Great Things at Great Bear

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great bear vineyard

Last Friday, my husband and I decided to take a short drive to Davis to spend our COVID “date night.” I had been hearing some buzz about a relatively new winery, Great Bear Vineyards and we wanted to see what all the fuss was about.

As we approached, we were greeted by a tree-lined street between the vineyards and the melodic sound of a violin. We parked and walked toward the large mission-style winery as the sun was setting. As the night turned dark, small white lights lit up the grounds and provided an intimate atmosphere. People were gathered outside in small groups at individual tables that were socially distanced from one another. We checked in for our reservation and were handed a tasting sheet and two glasses. As soon as we were seated, we were welcomed by Marcus Meadows-Smith, one of the owners. He cheerfully poured us our first taste while he told us a bit about the winery and the wine in our glass.

great bear fountain

Marcus, and his wife, Jenny, purchased the property in 2013 and planted the vineyard in 2014. Jenny attended winemaking classes at UC Davis, which is a few miles from the winery. Because of the proximity to the university, the vineyard has been used as a case study for students, who examine the vineyards, deciding on the best varietals, best trellising methods, irrigation, etc. Marcus said, “Jenny has become a very good winemaker in a very short amount of time” because she receives consultation and input from professors and industry veterans.

Jenny’s success as a winemaker is evidenced by a number of awards, including a 91 point score (out of 100) from Wine Enthusiast for the Great Bear 2018 Chardonnay and a number of medals from the San Francisco Chronicle’s Wine Judging Competition for various other wines.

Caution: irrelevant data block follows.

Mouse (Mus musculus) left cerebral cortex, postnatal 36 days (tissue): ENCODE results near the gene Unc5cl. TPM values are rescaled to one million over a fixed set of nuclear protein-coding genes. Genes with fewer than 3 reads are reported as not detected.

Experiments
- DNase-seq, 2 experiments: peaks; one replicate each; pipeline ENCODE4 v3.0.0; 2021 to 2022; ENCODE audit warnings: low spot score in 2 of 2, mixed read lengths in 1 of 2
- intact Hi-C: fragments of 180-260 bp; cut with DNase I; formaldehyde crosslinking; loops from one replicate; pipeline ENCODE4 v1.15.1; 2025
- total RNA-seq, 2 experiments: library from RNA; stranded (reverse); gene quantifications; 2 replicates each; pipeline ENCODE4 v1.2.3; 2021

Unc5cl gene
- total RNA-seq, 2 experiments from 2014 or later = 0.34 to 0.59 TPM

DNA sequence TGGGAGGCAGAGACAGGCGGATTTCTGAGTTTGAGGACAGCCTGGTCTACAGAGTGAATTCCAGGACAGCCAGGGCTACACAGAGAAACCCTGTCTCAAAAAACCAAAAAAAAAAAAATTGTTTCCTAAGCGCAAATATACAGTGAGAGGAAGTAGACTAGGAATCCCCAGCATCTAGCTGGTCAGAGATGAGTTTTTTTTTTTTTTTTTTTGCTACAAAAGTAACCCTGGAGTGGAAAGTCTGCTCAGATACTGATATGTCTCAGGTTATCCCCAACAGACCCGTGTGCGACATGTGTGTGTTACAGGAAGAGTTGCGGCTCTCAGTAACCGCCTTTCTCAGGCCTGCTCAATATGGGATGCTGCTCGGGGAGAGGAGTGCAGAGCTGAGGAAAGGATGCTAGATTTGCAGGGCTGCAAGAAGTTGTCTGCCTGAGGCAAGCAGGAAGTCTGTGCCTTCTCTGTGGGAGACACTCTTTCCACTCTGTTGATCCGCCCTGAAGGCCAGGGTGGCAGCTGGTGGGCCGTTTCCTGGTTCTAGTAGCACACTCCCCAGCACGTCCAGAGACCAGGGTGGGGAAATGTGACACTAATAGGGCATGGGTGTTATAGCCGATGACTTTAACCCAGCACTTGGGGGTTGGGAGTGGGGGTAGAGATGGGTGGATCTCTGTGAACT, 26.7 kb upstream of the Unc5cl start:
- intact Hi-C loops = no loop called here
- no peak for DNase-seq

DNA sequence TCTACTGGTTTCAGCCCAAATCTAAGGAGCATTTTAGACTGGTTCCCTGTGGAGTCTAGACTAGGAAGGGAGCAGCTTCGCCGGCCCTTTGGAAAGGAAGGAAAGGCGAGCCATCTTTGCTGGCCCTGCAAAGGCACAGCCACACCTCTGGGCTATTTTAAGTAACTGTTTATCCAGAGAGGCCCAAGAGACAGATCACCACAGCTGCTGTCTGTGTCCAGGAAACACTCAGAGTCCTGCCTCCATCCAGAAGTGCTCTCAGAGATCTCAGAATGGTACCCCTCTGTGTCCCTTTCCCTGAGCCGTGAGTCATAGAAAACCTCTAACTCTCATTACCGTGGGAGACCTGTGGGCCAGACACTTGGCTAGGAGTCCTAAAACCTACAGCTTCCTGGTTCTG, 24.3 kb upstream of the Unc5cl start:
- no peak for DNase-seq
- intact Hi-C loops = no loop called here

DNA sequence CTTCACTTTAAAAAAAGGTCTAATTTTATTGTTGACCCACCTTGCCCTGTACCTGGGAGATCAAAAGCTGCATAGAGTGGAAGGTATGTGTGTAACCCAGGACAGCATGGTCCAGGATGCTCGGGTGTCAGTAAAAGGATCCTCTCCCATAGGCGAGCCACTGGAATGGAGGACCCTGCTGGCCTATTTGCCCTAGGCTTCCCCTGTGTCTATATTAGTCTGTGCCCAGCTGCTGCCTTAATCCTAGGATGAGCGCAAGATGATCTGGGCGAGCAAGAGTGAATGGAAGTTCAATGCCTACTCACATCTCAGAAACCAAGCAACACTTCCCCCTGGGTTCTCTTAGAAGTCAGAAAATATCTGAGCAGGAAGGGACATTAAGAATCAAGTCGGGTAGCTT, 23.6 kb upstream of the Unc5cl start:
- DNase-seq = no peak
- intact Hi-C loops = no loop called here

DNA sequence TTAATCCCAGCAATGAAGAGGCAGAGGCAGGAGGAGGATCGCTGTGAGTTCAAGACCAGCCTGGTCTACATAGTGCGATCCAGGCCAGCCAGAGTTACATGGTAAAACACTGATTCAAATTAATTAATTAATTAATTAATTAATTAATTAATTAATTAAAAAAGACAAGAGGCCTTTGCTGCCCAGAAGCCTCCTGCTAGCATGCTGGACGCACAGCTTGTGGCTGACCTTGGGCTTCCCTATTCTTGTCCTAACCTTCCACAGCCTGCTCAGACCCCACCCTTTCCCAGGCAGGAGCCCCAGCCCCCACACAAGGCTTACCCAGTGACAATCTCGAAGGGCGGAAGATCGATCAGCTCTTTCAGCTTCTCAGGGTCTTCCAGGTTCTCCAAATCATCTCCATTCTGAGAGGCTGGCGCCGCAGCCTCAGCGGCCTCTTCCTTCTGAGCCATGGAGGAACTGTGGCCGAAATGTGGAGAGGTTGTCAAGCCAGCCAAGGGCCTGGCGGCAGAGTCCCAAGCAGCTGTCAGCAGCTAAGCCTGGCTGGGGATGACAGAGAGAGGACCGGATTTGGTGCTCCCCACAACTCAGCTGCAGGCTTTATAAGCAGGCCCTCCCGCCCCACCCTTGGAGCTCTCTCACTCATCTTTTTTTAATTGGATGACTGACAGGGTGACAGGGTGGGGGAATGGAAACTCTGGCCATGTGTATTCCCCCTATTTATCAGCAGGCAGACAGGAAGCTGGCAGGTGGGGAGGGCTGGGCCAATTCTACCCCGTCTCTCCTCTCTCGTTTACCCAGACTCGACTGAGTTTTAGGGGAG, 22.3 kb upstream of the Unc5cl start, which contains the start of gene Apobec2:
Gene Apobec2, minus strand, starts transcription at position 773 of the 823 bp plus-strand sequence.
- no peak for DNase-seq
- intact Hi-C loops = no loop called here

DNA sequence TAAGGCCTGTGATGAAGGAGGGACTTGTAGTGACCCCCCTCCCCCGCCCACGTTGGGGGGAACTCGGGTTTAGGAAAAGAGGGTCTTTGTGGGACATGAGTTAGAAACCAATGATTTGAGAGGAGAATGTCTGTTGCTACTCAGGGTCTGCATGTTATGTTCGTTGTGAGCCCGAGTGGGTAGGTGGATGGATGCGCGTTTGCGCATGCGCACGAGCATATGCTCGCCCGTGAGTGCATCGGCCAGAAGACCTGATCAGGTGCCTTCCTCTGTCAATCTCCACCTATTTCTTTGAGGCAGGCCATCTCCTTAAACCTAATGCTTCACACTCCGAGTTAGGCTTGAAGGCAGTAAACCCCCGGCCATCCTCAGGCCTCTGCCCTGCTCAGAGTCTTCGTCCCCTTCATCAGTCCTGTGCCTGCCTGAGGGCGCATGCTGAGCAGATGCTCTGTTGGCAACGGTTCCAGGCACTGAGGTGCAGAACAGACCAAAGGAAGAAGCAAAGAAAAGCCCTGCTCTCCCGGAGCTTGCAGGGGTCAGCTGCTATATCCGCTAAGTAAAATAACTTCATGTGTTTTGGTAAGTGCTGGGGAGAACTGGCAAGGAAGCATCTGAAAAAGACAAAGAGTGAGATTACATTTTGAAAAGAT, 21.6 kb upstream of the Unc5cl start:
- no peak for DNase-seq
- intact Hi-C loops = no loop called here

great bear wine

Our tastings confirmed what the awards would indicate. The wines were beautifully styled and well-made, retaining freshness and brightness no matter the grape variety. During our visit, we had the opportunity to try the following:

  • Great Bear 2019 Rosé of Cabernet Sauvignon ($15) and Great Bear 2019 Rosé of Tempranillo ($22) The grapes for both rosés were picked at a lower brix (degrees of sugar) to retain acidity and keep the wines crisp on the palate. The rosé  of cabernet sauvignon offered an array of citrus notes that left our mouths watering. The rosé of tempranillo was a little softer and rounder, hinting at strawberries and cream.
  • Great Bear 2019 Chardonnay ($22)This highly rated chardonnay was fermented in neutral oak to give it a roundness without having gone through malolactic fermentation. Pear and lively citrus notes leaned into a finish accented by hints of baked bread.
  • Great Bear 2017 Red Blend ($25)A medium-bodied red, showed cherry from the cabernet with a little punch of berry and mid-palate richness from late season zinfandel, and finished with a touch of caramel.
  • Great Bear 2017 Ashworth Reserve Cabernet ($40)This medium to fullbodied cabernet is styled classically and exhibits notes of black cherry, currant and chocolate. The wine is silky and juicy and glides seamlessly over the palate.
  • Great Bear 2018 Malbec Reserve ($35)Rich and lush, this wine is bursting with red and purple fruit flavors and offers whispers of toast and sweet vanilla on the finish.

great bear vineyard

Our tasting concluded with a walk around the winery and a purchase that was made on my phone and delivered to the table within minutes. The quality of wines and the commitment to delivering a delightful customer experience were clear. (It’s perhaps no wonder that Great Bear Vineyards was just awarded Best Local Winery by the readers of Sacramento Magazine.)

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